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The DVR - Digital Video Recorder, also known as a "personal video
recorder" (PVR), is a consumer device that digitizes broadcast or
cable TV onto a hard disk and plays it back immediately, allowing the
viewer to pause at any time and return later. Using hardware-based
MPEG-2 compression like DVD movies, it also records programs for
later viewing just like a VCR. Using a phone line, the DVR can call a
service provider and download the channel guide updates as well as
software updates for the unit itself. The DVR can also be set to
periodically record favorite shows whenever they are broadcast.

The DVR is is connected to the various electrical equipment through
a series of jacks on the back of the box. The DVR has a built-in tuner
which intercepts the television signal via antenna, cable or satellite.
Whenever the signal comes in via antenna or cable, it is routed into
a MPEG-2 encoder. This encoder functions to convert the analog data
to digital data. After passing through the encoder, the data is sent to
the hard drive (for storage) and to an MPEG-2 decoder. The decoder
functions to convert the digital signal back to analog. Following the
conversion, the signal is finally sent to the television.

DVRs are driven by various operating systems. TiVo, for example, is
driven though the use of a modified version of Linux, stored on the
hard disk. On the hard disk - recording space, a buffer, and space for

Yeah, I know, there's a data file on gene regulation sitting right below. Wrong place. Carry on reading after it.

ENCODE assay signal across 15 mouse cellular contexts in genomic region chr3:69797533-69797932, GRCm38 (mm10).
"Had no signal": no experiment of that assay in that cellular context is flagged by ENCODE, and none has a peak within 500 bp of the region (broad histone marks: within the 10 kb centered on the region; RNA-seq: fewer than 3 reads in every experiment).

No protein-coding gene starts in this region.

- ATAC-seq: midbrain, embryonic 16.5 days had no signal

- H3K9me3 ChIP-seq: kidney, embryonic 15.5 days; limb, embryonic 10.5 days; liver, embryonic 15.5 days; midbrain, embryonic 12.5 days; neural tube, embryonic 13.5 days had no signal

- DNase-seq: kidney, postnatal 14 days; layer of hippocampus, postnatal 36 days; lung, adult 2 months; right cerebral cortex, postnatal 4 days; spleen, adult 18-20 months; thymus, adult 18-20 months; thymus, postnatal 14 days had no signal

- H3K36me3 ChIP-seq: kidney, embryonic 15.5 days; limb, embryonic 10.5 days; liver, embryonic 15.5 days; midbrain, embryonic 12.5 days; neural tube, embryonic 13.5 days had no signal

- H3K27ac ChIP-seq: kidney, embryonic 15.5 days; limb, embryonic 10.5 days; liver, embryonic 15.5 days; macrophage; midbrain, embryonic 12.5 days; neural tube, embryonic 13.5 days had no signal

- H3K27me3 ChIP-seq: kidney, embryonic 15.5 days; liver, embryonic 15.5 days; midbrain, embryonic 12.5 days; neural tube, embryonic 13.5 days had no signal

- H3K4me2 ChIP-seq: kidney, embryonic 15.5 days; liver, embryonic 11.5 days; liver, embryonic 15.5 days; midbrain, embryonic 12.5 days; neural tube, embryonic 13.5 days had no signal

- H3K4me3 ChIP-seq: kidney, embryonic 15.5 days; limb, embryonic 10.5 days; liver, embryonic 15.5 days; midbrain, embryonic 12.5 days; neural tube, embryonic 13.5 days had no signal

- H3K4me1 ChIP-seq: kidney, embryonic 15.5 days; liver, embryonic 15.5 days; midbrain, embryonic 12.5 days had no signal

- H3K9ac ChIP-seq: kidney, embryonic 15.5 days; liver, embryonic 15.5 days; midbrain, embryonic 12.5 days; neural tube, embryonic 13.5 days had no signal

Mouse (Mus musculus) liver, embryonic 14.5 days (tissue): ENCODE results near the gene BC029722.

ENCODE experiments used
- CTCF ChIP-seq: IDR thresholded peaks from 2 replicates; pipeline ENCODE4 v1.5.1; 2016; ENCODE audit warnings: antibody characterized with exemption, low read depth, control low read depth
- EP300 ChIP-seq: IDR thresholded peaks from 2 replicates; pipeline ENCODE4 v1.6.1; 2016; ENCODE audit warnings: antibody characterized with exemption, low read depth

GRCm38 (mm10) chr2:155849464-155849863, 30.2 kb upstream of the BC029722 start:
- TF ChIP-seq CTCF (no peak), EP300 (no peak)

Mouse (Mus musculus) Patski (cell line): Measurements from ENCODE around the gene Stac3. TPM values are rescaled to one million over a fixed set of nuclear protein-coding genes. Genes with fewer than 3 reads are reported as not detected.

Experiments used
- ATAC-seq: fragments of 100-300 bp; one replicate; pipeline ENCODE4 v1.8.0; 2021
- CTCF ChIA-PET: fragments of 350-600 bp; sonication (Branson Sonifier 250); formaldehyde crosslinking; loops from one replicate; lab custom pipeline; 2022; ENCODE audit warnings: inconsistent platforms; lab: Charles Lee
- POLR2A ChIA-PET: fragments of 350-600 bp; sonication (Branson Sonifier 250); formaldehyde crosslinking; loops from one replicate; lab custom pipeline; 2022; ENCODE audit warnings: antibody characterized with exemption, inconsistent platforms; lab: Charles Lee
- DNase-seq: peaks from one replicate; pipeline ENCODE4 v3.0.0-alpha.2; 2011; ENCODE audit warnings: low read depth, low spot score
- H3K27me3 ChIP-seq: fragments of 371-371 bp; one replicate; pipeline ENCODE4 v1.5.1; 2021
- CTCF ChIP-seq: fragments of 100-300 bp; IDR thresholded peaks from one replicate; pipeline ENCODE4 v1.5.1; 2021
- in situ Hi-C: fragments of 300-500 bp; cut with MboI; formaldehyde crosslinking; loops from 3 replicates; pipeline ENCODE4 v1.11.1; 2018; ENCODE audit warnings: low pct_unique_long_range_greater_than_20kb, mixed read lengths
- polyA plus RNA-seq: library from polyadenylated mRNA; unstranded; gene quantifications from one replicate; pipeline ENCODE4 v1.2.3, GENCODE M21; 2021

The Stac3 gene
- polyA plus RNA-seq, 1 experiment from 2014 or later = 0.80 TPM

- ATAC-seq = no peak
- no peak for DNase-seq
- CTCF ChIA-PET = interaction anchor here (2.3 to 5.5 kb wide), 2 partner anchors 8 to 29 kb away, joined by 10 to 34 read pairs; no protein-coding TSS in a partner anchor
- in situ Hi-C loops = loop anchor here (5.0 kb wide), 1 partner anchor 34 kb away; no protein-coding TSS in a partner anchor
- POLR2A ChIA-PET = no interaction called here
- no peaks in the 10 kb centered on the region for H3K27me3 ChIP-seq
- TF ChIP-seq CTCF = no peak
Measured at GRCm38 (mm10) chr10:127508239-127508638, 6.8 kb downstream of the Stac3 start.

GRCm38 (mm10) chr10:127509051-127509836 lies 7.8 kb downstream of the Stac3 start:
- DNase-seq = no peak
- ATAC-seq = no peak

expansion are incorporated.

It is claimed that DVRs such as TiVo allow the user to pause live TV
and then watch it in slow motion. While this is true in essence, it is
not the whole truth of the matter. When the user hits the "pause"
button, the DVR comes into the play, freezing the picture on screen
while continuing recording the program onto its hard drive. When the
user hits the "play" button again, the DVR simply plays back the material
is had recorded while the "pause" button was depressed. While doing
this, it continues to record the rest of the programming, and plays it
back in sequence. This gives the user the impression that live television
had been paused, when in fact this was not the case. The DVR is
analogous to the VCR, but with a difference. While the VCR is simply
a recording tool (the cassettes are the recording media), the DVR is
both the recording tool and the recording media all in one. DVR is much
better than a VCR, mainly because the all digital technology which
delivers improved picture quality. No tapes are required, and it's easy to

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